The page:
A Night At The Races

Rogue and I. I'm standing to her right and she's looking toward the camera. I'm wearing denim jeans, black sandals, a dark purple tank top and light pink with white baseball cap. Rogue is wearing her purple Har-Vest, but you can only see the front chest strap. Behind us, you can see the score board and the railing that blocks us from the horse race track.

Rogue and I. I'm squatting down to her right and she's looking toward the camera. I'm wearing denim jeans, black sandals, a dark purple tank top and light pink with white baseball cap. Rogue is wearing her purple Har-Vest, but you can only see the front chest strap. Behind us, you can see the railing that blocks us from the horse race track.

This was rogue’s first time at the horse races. she was interested in the smells, but was very focused on me throughout the night. She kept targeting my leg with her nose (our form of eye contact), so went through her treat bag within just over an hour, lol!

We also started working on pairing “leave it” with “look” (nose targeting my leg), so that she’ll someday automatically nose target my leg when I ask her to leave something alone. She did really well at this pairing, so I’ll probably have to raise my criteria sooner than I expected. her absolute favourite behaviour to do is nose target, so I guess I shouldn’t have been so surprised.

At the end, we took her into the casino for a bit and she just settled at my feet while I played the slots.

Oh The Places We Will Go

sometimes you just need a glimpse to realize you’re on the right track.

As everyone knows, Rogue and I have been on a journey filled with ups and downs, left turns, right turns and U-turns. raising and training your own guide dog is not easy.

But, this week has given me the slightest glimpse of the possibilities.

Over the past year, I have been working hard to find gear that rogue will tolerate.

I’ve found martingales that open like regular collars, so she doesn’t have to put her head through the opening. she no longer ducks my efforts to put her collar on.

I’ve found working vests/backpacks that don’t require her to do more than stand still while I put it on. She’s getting better. to help her along, I’ve begun getting Cessna dressed in her harness, and then getting Rogue dressed. I then walk around the house getting myself dressed, and giving Cessna treats for being so awesome. rogue is taking less and less time to break free of the “roots” holding her in place when the vest goes on. the only thing I have to remember, is to get her to come to me before I reach for the vest – sneaky, I know 🙂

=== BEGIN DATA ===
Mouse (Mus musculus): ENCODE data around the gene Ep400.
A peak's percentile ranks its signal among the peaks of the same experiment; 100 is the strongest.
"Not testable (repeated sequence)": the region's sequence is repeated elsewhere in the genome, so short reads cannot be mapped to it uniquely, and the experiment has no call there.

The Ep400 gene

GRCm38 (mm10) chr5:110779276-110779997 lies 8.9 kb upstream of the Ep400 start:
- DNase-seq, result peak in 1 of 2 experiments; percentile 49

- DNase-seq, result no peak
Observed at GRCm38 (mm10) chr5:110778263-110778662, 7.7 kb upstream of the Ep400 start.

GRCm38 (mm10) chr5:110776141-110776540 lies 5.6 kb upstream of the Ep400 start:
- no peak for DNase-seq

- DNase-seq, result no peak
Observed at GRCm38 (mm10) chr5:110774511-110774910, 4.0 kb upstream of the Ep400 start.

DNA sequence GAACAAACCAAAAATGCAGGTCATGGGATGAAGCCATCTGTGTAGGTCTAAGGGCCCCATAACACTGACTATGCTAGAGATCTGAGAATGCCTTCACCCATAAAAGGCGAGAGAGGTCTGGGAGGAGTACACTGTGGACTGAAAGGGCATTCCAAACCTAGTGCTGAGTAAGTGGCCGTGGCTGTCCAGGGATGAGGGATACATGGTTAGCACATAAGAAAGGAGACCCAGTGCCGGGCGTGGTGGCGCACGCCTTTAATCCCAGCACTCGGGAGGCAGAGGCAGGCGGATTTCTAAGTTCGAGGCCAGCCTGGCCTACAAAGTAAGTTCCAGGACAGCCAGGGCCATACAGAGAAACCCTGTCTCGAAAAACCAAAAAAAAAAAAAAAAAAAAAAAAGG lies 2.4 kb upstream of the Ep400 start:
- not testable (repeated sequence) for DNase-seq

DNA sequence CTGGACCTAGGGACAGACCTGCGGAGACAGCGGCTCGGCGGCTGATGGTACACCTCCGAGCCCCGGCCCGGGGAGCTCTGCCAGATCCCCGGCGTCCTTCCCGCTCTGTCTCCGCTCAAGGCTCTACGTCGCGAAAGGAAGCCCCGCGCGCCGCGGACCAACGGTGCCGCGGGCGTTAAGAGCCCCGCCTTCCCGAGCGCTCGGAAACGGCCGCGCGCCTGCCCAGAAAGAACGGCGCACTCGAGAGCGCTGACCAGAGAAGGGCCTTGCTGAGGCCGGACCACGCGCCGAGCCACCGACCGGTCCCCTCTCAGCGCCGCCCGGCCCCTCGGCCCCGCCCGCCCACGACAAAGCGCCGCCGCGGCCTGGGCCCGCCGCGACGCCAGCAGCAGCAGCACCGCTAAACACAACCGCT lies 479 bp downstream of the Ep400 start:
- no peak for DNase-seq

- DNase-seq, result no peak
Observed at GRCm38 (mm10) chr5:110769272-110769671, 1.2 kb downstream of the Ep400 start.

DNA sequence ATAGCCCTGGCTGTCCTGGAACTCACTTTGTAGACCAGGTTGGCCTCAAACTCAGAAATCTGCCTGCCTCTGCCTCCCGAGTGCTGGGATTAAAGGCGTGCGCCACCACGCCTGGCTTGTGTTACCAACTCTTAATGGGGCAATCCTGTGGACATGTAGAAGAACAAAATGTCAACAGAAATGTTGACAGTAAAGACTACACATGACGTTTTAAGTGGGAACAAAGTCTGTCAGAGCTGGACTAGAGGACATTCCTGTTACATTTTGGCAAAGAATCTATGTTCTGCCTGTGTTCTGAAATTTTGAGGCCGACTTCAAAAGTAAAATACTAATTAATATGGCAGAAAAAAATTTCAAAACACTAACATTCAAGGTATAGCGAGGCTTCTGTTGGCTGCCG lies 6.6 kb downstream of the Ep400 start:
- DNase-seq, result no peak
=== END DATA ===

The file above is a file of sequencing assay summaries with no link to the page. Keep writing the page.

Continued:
Our next challenge has been the guide handle. Huib made one for us to use and Rogue hates it. I’ve gotten some material to make her a soft guide handle, but I am also getting Rogue dressed shortly before we leave the house, so that she can work on breaking free of the “roots”. The past two days have been really good, but we’ve still got a long way to go in this area.

Yesterday we went to the mall to do a bit of work. I had Rogue walk from one end of Stone Road Mall to the other. She tried to go into a couple of stores, Huib said she must be a girl because they were all shoe stores, lol!

When she began veering into the stores, I had her stop and then we fixed our direction and continued to walk.

On our way back to where we had started, rogue did amazing! She only tried to go into one store, but I was able to tell her no and she fixed her own direction. She walked me around an older person using a walker and around a couple of teenagers. I was worried she’d brush me against the person with the walker, but Huib warned me we were approaching and said Rogue left a good amount of room between us.

We need to work on staying a little straighter, but I felt really good with Rogue’s progress.

Later, I did some curb and sidewalk work with Rogue. Huib followed behind, giving me an idea of when we were getting close to the curbs and when Rogue was beginning to veer. She has a bit of an issue with keeping too close to the left side of the sidewalk, and with wanting to check out things as we walk, but those are simple problems to fix.

When we came to the curb, she blew it twice before she figured out exactly what I wanted. Each time she stepped off the curb, I dropped the guide handle and dramatically said “Whoops! too bad, let’s try that again”. When we came to the next down curb, she only blew it the first time, and nailed it dead on the next two tries. the final curb was the same, she blew it the first time, but nailed it the second. I will do more work with her in this area, but I don’t foresee it taking her too long to figure out that all down curbs must be stopped at.

In order to give her a bit of variety and some work on just sidewalks, we walked for about 45 minutes. At one point, we came upon a truck that was parked completely across the sidewalk. Huib explained it all to me and then we set off, wanting to see what rogue would do. she walked me up to the truck, I felt out with my right hand, then said “Rogue, forward”. She immediately turned toward the road, stopped at the down curb, walked me along the back of the truck, and then walked me back up onto the sidewalk. We had a PARTY!!! I tripped on the up curb, but I didn’t care, she had just done a major obstacle perfectly!